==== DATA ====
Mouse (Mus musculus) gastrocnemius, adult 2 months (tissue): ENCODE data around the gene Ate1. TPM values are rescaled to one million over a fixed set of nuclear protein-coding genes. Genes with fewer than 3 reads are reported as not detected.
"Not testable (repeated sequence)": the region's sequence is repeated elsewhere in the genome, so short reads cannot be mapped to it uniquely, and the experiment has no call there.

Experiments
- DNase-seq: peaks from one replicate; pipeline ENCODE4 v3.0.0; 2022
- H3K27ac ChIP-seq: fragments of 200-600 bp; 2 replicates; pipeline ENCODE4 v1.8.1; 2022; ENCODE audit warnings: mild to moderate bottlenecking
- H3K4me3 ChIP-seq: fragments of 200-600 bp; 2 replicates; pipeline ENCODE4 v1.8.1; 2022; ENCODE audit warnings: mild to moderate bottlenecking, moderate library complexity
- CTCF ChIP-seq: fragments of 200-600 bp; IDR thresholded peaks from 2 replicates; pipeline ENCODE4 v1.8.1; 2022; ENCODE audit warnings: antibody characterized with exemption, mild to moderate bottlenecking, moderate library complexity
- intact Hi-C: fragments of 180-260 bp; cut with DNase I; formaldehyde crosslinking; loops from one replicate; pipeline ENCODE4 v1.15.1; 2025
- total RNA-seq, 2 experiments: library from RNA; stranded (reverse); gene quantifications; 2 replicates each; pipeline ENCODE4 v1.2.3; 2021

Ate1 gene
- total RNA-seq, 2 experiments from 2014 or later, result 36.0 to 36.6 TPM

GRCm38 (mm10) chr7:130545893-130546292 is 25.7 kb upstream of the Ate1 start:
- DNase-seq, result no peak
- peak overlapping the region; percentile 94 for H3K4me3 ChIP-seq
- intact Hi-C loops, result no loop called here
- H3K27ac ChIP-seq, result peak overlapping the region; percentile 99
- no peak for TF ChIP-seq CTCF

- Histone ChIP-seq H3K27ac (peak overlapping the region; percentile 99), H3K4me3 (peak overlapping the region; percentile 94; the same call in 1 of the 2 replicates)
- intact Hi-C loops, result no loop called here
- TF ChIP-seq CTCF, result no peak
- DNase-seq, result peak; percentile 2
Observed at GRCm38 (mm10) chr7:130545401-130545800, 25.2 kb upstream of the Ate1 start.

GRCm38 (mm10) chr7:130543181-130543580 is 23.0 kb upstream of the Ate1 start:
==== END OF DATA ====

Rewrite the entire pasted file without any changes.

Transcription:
Mouse (Mus musculus) gastrocnemius, adult 2 months (tissue): ENCODE data around the gene Ate1. TPM values are rescaled to one million over a fixed set of nuclear protein-coding genes. Genes with fewer than 3 reads are reported as not detected.
"Not testable (repeated sequence)": the region's sequence is repeated elsewhere in the genome, so short reads cannot be mapped to it uniquely, and the experiment has no call there.

Experiments
- DNase-seq: peaks from one replicate; pipeline ENCODE4 v3.0.0; 2022
- H3K27ac ChIP-seq: fragments of 200-600 bp; 2 replicates; pipeline ENCODE4 v1.8.1; 2022; ENCODE audit warnings: mild to moderate bottlenecking
- H3K4me3 ChIP-seq: fragments of 200-600 bp; 2 replicates; pipeline ENCODE4 v1.8.1; 2022; ENCODE audit warnings: mild to moderate bottlenecking, moderate library complexity
- CTCF ChIP-seq: fragments of 200-600 bp; IDR thresholded peaks from 2 replicates; pipeline ENCODE4 v1.8.1; 2022; ENCODE audit warnings: antibody characterized with exemption, mild to moderate bottlenecking, moderate library complexity
- intact Hi-C: fragments of 180-260 bp; cut with DNase I; formaldehyde crosslinking; loops from one replicate; pipeline ENCODE4 v1.15.1; 2025
- total RNA-seq, 2 experiments: library from RNA; stranded (reverse); gene quantifications; 2 replicates each; pipeline ENCODE4 v1.2.3; 2021

Ate1 gene
- total RNA-seq, 2 experiments from 2014 or later, result 36.0 to 36.6 TPM

GRCm38 (mm10) chr7:130545893-130546292 is 25.7 kb upstream of the Ate1 start:
- DNase-seq, result no peak
- peak overlapping the region; percentile 94 for H3K4me3 ChIP-seq
- intact Hi-C loops, result no loop called here
- H3K27ac ChIP-seq, result peak overlapping the region; percentile 99
- no peak for TF ChIP-seq CTCF

- Histone ChIP-seq H3K27ac (peak overlapping the region; percentile 99), H3K4me3 (peak overlapping the region; percentile 94; the same call in 1 of the 2 replicates)
- intact Hi-C loops, result no loop called here
- TF ChIP-seq CTCF, result no peak
- DNase-seq, result peak; percentile 2
Observed at GRCm38 (mm10) chr7:130545401-130545800, 25.2 kb upstream of the Ate1 start.

GRCm38 (mm10) chr7:130543181-130543580 is 23.0 kb upstream of the Ate1 start: